Fashion and the Moving Image: EUscreen’s online fashion exhibition


EUscreen Europeana Fashion online exhibition Dana Mustata

EUscreen, the online portal to Europe’s television history, recently launched a range of online exhibitions, among which a fashion and trends exhibition. To find out more, Europeana Fashion spoke Dr. Dana Mustata who worked on the fashion and trends exhibition on EUscreen. Dana holds a PhD from Utrecht University in the history of Romanian television and is currently teaching at the Center for Journalism and Media Studies at Groningen University. Besides being an expert on media, Dana love fashion. So it was only natural she co-curated EUscreen’s online fashion exhibition.

This interview is an excerpt. You can download the full interview with many links to EUscreen material here: 

EUscreen Europeana Fashion online fashion exhibition Dana Mustata

EF: What does EUscreen have to offer in terms of fashion?
DM: If one searches for fashion on the EUscreen portal, they will find 1451 items from 21 different countries spread across Europe. This includes videos, photographs and a more recently launched virtual exhibition. Items date back to the 1920s and 1930s until the present day.

EF: Nowadays, many designers decide to stream their fashion shows live online and initiatives like SHOWstudio publish fashion film online. Are these initiatives part of the evolution of fashion and the moving image?
DM: The relation between television and fashion is now exploring new directions, and those very much reflect changes in the television industry. Look at Fashion TV, for instance. It started in 1997 at a time when niche channels were spreading and when audiences could choose content according to their very specific interests. Nowadays, Fashion TV presents a lot of its broadcast content on their own website. Fashion will still be present on television, primarily because it is very much part of our social life, culture and history which television constantly records. But broadcast content on fashion will proliferate to new platforms: to the online environment or the mobile phone.

EF: What do you foresee in the future for fashion and television?
DM: Fashion will still be present on television in the same ways in which it has been present until now, but changes in television technology could add new dimensions to audiovisual presentations of fashion. The switch to high definition television, to big screens or even to 3D image will enhance viewers’ experience of fashion on television. On the other hand, the spread of broadcast content in the online environment will offer new distribution outlets for fashion as well as new interactive ways of connecting to consumers, fans, fashionistas or just the casual fashion curious.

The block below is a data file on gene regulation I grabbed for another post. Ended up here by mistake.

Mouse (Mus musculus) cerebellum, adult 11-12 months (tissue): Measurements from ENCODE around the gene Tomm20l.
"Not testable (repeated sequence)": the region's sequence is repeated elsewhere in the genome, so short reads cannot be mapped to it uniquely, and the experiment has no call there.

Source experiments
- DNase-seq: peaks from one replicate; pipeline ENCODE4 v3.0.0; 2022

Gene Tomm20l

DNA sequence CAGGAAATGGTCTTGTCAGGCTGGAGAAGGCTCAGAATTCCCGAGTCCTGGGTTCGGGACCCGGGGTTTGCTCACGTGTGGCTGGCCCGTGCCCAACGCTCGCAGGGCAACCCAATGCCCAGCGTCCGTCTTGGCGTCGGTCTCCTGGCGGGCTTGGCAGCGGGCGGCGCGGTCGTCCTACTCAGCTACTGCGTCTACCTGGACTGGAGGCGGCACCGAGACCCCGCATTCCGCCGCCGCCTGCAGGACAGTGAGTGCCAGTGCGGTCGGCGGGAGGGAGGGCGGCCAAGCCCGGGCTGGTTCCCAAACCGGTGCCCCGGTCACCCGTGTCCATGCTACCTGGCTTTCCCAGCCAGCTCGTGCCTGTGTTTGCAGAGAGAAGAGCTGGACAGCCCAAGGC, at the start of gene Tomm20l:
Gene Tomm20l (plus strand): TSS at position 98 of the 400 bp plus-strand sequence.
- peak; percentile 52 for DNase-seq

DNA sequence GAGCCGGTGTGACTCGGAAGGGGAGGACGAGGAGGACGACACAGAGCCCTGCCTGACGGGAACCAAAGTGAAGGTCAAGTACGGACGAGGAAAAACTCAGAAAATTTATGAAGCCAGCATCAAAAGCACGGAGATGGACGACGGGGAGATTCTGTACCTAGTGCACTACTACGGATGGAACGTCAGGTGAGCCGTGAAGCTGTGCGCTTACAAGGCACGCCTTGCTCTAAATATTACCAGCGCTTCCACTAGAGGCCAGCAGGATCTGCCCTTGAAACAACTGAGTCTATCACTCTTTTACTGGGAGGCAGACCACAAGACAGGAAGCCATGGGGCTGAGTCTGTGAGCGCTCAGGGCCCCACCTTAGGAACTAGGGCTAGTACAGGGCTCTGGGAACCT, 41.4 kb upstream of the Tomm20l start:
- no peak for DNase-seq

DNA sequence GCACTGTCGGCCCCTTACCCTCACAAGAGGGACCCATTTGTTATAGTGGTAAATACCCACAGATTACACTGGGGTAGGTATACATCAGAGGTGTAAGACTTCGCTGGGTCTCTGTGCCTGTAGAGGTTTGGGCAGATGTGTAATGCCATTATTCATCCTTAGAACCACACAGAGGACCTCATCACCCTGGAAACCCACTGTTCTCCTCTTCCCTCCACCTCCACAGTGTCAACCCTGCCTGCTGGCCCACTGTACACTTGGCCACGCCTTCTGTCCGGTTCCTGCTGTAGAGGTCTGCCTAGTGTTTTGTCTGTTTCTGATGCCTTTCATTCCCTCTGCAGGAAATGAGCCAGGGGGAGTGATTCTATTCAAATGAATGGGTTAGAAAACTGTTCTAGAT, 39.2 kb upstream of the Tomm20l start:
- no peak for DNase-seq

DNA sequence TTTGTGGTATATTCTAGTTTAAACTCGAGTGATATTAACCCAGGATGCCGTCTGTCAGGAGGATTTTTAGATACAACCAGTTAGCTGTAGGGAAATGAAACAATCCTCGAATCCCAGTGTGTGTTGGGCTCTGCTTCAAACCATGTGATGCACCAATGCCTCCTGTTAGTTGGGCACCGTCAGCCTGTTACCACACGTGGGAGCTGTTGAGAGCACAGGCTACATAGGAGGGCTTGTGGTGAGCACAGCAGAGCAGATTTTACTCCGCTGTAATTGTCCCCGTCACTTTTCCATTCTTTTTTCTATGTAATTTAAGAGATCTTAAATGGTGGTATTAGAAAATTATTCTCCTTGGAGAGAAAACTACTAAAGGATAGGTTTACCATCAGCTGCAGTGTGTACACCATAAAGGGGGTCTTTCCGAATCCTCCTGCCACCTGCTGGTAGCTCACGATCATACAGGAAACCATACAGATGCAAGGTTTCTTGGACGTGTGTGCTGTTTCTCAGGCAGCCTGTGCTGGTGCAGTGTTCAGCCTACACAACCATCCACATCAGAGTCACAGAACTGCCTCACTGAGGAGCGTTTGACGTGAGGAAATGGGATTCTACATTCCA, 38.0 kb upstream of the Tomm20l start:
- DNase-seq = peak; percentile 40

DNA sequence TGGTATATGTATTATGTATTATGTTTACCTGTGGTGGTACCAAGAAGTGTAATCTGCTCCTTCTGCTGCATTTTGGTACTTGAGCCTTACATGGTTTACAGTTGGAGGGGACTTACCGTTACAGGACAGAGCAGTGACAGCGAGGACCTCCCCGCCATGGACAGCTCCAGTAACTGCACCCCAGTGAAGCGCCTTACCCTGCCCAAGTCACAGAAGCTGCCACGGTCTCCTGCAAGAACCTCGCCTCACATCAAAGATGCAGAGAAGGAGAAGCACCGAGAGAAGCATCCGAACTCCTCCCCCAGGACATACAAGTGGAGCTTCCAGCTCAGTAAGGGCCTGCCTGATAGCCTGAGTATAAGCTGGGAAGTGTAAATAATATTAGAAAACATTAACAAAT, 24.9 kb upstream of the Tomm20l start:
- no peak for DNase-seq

A photograph often makes a statement and fashion photographs in particular, often illustrate an attitude or a state of mind. The moving image on the other hand organizes different shots into a narrative.

EF: Is there a difference between fashion in a still image and fashion in the moving image?
DM: First of all, there are aesthetic differences: audiovisual images are about movement, which enhances the presentation of something as visual as fashion. The audiovisual image also works with space, sequencing and points of view, which delivers an enhanced mode of presentation. Not to mention that the moving image adds a new sensorial experience to the still image: the experience of sound. The two types of content also differ in how they convey meaning: a photograph often makes a statement and fashion photographs in particular, often illustrate an attitude or a state of mind. The moving image, on the other hand, organizes different shots into a narrative.

EF: Are you planning on any future fashion exhibitions on EUscreen?
DM: The recently launched EUscreen exhibition on fashion showcases just a mere fraction of all the items on this topic, which the portal has to offer. The aim of this exhibition is to show users how audiovisual material on fashion can be used to tell a story about fashion. Therefore, we invite people interested in fashion to explore the EUscreen material on this topic and make their own exhibitions, using the exhibition-making tools developed in EUscreen, which will become available to the user by the end of September.

 I’m pretty excited about launching the flipped educator spotlight video series and included a link to that here as well, along with plenty of other info, resources, etc

Leave a comment

9 − = 3